In St. Barnabas it was accepted as true, but had no application to the people at that mass. Had he given the same sermon in many of the parishes of The Bronx or upper Manhattan, it would have been apt indeed.

Satanic worship is alive and well in the Carribean, Mexico, and across large parts of the Americas.

In my twenties, I often heard bizarre stories of demonic possession, weird rituals, and potions. There have been grave robberies in the local cemeteries, and I have come across ritual sacrifices of animals, and offerings of fruit on deserted roads along cemeteries, or in nearby woods. There are stores called botanicas where the requisites are supplied.

A friend has recently taken up with a Dominican woman, who has been tearing certain pages out of his bibles. There are the same pages that he has been told to keep them open to, to negate the spells she is putting on him. I described to Puerto Rican friends the exact things that she does, and they not only confirmed my suspicions, they told me the name of the demons she serves. His Mexican barber warned him that if he does not get out of that relationship, that she will bring him to hell.

Strange to anyone from Europe, or the U.S., but very real to people from those countries, and existing wherever they go.

It is in that context, that a "mayan rite" and Pachymama (sic) must be viewed.

Mick Jagger Gathers No Mosque said...

"The theology of the Church has changed"

Yes, it has. Cardinal Ratzinger was the first one in over 500 years who was not a Thomist when PJII chose him as Prefect for The Holy Doctrine of the Faith

A small copy and paste form a Canadian Catholic blog

In his landmark 1998 encyclical, Fides et Ratio, Pope John Paul II titled his chapter on the great Doctor – called ‘Universal’ for the breadth and scope of his knowledge – The enduring originality of the thought of Saint Thomas Aquinas, which gives at least some glimpse of an answer to why we still study his works in Latin, now eight centuries old.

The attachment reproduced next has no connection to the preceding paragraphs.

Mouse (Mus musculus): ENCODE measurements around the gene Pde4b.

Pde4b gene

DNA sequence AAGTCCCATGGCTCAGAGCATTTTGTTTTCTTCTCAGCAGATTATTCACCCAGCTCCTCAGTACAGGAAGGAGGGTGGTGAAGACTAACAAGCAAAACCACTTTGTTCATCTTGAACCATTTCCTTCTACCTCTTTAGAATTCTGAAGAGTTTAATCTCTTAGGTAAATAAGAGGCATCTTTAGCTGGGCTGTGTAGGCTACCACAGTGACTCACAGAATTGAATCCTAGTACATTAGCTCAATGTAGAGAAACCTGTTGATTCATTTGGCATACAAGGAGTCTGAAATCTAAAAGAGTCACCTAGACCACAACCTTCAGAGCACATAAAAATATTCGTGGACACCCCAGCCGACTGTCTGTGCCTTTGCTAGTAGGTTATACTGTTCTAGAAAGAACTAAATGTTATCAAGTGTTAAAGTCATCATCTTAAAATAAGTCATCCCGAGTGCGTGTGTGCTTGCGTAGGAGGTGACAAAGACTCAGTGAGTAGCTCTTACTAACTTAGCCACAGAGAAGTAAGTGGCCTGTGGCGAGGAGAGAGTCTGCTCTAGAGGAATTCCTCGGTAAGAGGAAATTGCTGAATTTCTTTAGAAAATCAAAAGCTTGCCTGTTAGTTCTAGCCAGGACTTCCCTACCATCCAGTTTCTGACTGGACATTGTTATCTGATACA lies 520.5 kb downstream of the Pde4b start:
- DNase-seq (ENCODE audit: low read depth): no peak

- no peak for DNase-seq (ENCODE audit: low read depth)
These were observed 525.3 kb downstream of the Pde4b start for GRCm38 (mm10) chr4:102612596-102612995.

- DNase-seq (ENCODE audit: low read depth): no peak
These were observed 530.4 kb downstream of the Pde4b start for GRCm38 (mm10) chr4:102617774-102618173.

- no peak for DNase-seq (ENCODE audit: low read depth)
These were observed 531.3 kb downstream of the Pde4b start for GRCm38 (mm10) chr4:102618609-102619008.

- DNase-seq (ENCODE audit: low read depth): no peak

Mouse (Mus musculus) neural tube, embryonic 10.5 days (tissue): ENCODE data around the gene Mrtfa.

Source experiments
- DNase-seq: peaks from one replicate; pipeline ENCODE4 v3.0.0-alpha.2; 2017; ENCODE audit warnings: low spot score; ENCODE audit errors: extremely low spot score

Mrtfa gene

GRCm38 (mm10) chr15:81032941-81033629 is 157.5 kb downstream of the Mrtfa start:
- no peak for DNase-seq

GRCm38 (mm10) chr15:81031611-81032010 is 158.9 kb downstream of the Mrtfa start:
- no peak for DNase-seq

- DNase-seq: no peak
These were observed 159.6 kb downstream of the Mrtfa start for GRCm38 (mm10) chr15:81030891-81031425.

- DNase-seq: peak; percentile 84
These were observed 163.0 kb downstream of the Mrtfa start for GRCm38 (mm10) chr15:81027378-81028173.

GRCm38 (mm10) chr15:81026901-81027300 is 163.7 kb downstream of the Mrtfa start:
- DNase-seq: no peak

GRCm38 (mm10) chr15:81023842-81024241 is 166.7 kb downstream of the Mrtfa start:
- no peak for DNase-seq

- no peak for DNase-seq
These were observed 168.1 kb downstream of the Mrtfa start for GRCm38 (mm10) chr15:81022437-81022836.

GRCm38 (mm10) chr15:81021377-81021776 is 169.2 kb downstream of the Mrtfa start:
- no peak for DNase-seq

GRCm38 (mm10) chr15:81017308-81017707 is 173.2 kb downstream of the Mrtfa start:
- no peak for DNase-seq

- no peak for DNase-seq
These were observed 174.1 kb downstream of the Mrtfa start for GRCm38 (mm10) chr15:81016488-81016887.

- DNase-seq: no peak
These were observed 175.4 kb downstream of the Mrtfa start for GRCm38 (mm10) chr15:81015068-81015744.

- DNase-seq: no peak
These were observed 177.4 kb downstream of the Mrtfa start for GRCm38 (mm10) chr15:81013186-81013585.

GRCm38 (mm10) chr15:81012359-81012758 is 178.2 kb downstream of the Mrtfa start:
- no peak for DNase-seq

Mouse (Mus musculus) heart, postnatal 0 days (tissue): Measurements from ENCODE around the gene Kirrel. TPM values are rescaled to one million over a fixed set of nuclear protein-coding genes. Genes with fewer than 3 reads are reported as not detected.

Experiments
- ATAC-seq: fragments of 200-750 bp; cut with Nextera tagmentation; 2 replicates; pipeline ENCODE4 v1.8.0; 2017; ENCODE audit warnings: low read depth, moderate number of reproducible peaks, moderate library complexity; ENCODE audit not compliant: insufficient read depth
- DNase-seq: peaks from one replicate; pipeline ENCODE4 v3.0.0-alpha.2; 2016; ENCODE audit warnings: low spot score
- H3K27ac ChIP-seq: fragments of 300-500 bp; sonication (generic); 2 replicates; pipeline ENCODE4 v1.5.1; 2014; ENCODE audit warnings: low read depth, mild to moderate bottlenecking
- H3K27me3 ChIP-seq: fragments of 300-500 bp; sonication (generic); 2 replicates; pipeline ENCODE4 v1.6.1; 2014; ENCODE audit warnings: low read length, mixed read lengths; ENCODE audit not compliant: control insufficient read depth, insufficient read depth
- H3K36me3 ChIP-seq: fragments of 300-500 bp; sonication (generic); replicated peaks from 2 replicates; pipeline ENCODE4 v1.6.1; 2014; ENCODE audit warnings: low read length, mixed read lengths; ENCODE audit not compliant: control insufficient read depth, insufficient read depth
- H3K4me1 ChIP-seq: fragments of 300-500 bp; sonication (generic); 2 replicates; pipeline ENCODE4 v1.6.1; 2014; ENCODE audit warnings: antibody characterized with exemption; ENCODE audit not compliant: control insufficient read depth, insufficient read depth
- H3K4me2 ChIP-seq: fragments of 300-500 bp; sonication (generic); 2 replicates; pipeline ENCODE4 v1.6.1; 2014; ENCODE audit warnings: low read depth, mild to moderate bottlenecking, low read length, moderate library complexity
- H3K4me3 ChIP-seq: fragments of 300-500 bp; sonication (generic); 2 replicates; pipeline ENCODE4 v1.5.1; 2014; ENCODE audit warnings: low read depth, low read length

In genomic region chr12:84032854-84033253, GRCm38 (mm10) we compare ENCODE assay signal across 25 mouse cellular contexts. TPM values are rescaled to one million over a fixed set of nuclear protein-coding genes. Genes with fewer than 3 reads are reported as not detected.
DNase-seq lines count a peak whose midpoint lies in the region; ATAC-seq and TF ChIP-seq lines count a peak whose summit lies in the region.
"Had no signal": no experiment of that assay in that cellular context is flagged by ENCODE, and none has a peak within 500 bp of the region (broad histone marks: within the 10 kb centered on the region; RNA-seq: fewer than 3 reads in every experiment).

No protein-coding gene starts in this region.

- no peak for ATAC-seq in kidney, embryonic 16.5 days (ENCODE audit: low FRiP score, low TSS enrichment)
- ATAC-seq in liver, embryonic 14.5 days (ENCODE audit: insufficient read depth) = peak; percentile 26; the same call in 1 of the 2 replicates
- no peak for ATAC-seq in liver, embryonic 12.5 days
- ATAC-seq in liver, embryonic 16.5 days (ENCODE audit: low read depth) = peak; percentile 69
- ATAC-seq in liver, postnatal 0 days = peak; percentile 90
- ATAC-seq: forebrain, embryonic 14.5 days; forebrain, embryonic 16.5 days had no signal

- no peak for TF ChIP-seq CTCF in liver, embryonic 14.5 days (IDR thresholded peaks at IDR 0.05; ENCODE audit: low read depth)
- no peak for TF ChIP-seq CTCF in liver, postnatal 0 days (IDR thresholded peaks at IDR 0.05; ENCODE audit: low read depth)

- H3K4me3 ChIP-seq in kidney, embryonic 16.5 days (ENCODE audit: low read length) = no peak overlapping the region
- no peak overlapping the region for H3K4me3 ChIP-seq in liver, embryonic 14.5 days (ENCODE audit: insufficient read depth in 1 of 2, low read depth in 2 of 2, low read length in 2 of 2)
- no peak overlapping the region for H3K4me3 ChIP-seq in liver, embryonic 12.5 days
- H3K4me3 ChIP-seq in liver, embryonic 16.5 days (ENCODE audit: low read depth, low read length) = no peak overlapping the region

The question is a legitimate one, for there have been countless theologians and philosophers in the Church’s two millennia, yet the 13th century Dominican friar Thomas d’Aquino is the one most recommended, most celebrated, the one who really consolidated the intellectual patrimony of the Church, bringing together faith and reason – like Odysseus bending the unbendable bow, to use Josef Pieper’s vivid analogy – into a harmony, by which the human intellect ascends to the height of truth.

Thomas’ whole life – from the age of five, when he was offered as an oblate to the nearby monastery of Monte Cassino – was wholly dedicated to truth, and the Truth. No compromising or dilly-dallying, no wandering off, just prayer, work, teaching and writing. In his later teenage years, he joined the recently-founded, and for its time radical, Dominicans, the Order of Preachers, whose main charism was study and preaching. Before his untimely death just shy of his fiftieth year – like most saints, he did a lot in a little – Thomas produced a prodigious corpus of theological and philosophical writings that are nearly miraculous in their breadth, clarity and scope, often keeping three scribes scribbling at once, which provide the basis of thought for all future students of theology and philosophy.

That is why the thought and methodology of Saint Thomas – what we generally mean by ‘Thomism’ – have been proclaimed and prescribed by the Church in the highest and most authoritative of terms. His Summa was placed on the altar at each session of the Council of Trent (1545 – 1563). Thomas is also put forward as the ‘master’ of studies in the documents on education and on the formation of priests in the Second Vatican Council, and is also prescribed as the primary teacher of theological studies in the 1983 Code of Canon Law. In both the Council and the Code, Thomas is the only person spoken of by name besides Christ and Our Lady.

And here is what the great Pope Saint John Paul II had to say:

Saint Thomas was impartial in his love of truth. He sought truth wherever it might be found and gave consummate demonstration of its universality. In him, the Church’s Magisterium has seen and recognized the passion for truth; and, precisely because it stays consistently within the horizon of universal, objective and transcendent truth, his thought scales “heights unthinkable to human intelligence”. (Fides et Ratio, #44)

High praise indeed, from one of Thomas’ disciples, for the great Pope’s writings are filled with references to the Angelic Doctor. As the Holy Father continues:

Rightly, then, he may be called an “apostle of the truth”. Looking unreservedly to truth, the realism of Thomas could recognize the objectivity of truth and produce not merely a philosophy of “what seems to be” but a philosophy of “what is” (ibid.)